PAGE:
Coronavirus State and Local Fiscal Recovery Funds (SLFRF) Overview.
The SLFRF program authorized by the American Rescue Plan Act delivers $350 billion to over 30,000 recipients across the country to support their response to and recovery from the COVID-19 public health emergency. The Department of Treasury is still accepting requests for funding today through its submission portal.
The 2022 Final Rule, issued on April 1, 2022, describes how recipients can use SLFRF funds to replace lost public sector revenue, respond to public health and negative economic impact of the pandemic, provide premium pay for essential workers and invest in water, sewer and broadband infrastructure. A 2023 Interim Final Rule, issued by Congress in September as part of an amendment to the SLFRF program through the Consolidated Appropriations Act, provides additional flexibility for recipients to use SLFRF funds. Recipients are encouraged to review the 2022 Final Rule, the Overview of the 2022 Final Rule and the 2022 Final Rule Frequently Asked Questions to assist in determining eligible uses of funds. The 2022 Final Rule FAQs have been updated to address the 2023 Interim Rule.
Recipients are required to meet compliance and reporting responsibilities, which vary by the type and amount of funds received. Treasury released updated Compliance and Reporting Guidance on September 27, 2023, providing additional detail and clarification, which should be read in conjunction with the Award Terms and Conditions, the authorizing statute, the Final Rule and other regulatory and statutory requirements.
Treasury has recognized that many recipients of SLFRF funds may be required to comply with Single Audit or program-specific audit requirements for the first time. An alternative approach, available for recipients of SLFRF that would otherwise not be required to undergo an audit if it were not for SLFRF expenditures, permits eligible recipients to have a compliance examination engagement performed in accordance with the Government Accountability Office Government Auditing Standards. Eligible recipients include those entities whose total SLFRF award is at or below $10 million and other federal award funds expended are less than $750,000 during the fiscal year.
Subrecipient vs. Beneficiary
It’s important for an entity receiving SLFRF funds to understand its designation as either a subrecipient or a beneficiary. This determination will result in either inclusion or exclusion of funds on the Schedule of Expenditures of Federal Awards (SEFA) and, ultimately, whether the entity is required to comply with all requirements of recipients, including a Single Audit and subrecipient reporting requirements.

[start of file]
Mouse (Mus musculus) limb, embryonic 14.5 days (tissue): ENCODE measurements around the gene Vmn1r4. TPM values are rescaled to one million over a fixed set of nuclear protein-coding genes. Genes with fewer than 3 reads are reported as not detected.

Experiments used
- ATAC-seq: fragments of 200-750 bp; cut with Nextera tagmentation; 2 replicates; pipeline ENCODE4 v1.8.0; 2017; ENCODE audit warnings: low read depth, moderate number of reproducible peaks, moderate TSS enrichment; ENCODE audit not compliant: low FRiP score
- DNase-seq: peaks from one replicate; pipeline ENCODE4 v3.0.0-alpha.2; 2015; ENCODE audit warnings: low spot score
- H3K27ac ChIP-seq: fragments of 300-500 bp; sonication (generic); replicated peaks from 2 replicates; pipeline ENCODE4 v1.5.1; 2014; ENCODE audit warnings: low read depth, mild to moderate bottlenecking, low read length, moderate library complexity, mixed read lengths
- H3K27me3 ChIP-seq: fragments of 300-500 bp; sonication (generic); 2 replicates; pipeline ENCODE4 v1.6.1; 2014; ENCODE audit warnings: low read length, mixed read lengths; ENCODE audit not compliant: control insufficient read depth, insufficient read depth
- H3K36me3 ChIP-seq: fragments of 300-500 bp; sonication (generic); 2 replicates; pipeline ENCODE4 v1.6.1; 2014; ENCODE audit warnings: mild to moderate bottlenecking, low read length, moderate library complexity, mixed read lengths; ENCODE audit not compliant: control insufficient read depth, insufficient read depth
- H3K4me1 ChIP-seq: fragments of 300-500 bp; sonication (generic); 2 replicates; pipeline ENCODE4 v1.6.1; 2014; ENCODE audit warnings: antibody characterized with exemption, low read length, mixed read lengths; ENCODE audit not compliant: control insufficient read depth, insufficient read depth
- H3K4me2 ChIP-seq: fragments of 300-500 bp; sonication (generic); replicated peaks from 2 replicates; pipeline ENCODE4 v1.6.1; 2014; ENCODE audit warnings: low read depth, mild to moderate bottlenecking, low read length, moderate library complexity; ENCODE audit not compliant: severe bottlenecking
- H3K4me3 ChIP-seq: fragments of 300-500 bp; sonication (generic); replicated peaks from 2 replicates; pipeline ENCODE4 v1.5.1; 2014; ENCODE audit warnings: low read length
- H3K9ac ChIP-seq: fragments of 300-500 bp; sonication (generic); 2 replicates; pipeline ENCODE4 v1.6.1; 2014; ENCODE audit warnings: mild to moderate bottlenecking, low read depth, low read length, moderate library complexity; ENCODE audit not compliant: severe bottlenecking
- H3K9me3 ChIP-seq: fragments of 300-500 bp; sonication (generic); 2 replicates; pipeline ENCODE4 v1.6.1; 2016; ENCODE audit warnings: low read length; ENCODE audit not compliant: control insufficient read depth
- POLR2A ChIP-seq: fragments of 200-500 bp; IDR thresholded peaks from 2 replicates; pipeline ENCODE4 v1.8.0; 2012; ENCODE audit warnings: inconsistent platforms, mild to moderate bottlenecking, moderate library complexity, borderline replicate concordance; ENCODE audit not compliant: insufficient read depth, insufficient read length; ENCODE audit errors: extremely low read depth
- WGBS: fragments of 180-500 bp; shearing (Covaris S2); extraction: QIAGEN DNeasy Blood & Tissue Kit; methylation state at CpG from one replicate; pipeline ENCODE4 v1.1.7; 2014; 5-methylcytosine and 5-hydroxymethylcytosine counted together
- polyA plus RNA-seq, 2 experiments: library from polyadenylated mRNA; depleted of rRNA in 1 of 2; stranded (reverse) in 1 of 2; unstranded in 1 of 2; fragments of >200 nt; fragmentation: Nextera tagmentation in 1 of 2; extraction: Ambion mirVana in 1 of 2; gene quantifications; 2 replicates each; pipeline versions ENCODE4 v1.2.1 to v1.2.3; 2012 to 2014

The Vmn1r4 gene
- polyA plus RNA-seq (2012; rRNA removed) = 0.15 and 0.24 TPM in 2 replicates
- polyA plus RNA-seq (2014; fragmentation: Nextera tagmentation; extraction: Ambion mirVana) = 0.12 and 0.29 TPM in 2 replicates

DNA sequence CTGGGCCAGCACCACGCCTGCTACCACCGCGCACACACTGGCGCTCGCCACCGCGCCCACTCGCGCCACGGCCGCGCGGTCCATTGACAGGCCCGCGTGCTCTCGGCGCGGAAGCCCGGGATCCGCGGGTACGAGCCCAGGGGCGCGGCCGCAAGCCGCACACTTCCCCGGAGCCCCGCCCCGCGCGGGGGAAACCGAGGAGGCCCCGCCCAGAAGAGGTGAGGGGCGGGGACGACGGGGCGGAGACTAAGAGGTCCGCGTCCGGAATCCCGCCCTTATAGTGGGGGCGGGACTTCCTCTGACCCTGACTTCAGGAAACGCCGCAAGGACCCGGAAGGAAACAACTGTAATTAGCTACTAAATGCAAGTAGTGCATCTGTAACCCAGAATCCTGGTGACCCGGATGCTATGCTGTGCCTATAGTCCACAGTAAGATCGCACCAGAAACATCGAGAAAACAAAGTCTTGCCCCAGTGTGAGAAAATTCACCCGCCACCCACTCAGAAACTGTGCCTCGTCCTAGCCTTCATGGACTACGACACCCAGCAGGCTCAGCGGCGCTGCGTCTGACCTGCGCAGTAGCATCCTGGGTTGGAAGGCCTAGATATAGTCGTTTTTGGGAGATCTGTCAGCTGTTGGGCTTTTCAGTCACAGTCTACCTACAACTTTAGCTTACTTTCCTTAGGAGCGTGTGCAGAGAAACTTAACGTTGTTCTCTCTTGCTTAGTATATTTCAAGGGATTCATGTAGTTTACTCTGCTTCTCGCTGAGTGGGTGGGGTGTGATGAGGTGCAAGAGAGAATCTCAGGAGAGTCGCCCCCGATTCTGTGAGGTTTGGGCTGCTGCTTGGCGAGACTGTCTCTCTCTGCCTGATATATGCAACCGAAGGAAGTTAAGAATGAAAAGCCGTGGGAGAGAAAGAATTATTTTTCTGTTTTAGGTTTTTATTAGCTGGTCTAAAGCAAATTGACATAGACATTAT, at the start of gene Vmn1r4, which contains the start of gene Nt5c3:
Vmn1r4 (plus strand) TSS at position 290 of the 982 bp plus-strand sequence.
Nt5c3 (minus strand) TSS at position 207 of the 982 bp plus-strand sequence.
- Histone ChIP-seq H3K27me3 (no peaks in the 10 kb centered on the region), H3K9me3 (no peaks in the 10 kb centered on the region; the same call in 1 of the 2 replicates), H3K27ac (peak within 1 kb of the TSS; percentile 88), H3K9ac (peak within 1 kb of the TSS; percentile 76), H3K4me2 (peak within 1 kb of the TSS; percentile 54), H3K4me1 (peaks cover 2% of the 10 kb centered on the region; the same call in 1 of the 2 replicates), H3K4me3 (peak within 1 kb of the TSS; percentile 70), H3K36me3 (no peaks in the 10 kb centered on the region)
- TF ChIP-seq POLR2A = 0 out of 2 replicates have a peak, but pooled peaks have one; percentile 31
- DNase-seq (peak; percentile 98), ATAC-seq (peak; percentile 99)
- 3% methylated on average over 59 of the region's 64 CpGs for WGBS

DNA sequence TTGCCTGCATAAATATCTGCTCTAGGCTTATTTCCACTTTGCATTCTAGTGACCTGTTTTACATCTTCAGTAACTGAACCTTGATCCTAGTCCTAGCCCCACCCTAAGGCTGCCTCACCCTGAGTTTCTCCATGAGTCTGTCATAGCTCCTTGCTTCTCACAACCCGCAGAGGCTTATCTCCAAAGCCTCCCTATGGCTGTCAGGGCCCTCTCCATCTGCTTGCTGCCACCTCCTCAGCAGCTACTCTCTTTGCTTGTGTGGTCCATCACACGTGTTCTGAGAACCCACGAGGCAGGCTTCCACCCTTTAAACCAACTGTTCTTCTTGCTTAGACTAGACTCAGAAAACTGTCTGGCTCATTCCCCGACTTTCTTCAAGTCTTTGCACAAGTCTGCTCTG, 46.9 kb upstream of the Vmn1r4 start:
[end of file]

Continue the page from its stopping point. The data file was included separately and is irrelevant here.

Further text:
The distinction between subrecipient and beneficiary comes down to whether the entity is receiving the funds to carry out the program or as an end user. End users are considered direct beneficiaries and are receiving SLFRF funds due to experiencing a public health or negative economic impact of the pandemic. Beneficiaries, then, would not include SLFRF funds on their SEFA. Subrecipients of SLFRF funding, on the other hand, receive funds to carry out program requirements on behalf of the SLFRF recipient and therefore would include SLFRF funds on their SEFA.
A unique situation exists under the “lost revenue” concept when considering subrecipient versus beneficiary. Recipients may use SLFRF funds to replace lost public sector revenue to provide government services. Treasury has determined that there are no subawards eligible under the “eligible use” category of lost revenue. The definition of subrecipient states that the subrecipient carries out the program and the use of lost revenue funds does not give rise to a subrecipient relationship, therefore any funds received to replace lost revenue by an entity, other than the original recipient, should be excluded from the SEFA.
Entities should review their SLFRF agreements, as well as the most recent compliance supplement, for important information regarding audit requirements and to assist in determining whether they’re a subrecipient or a beneficiary. They’re strongly encouraged to consult with the SLFRF funder on the determination.
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Material discussed is meant for informational purposes only, and it is not to be construed as investment, tax, or legal advice. Please note that individual situations can vary. Therefore, this information should be relied upon when coordinated with individual professional advice.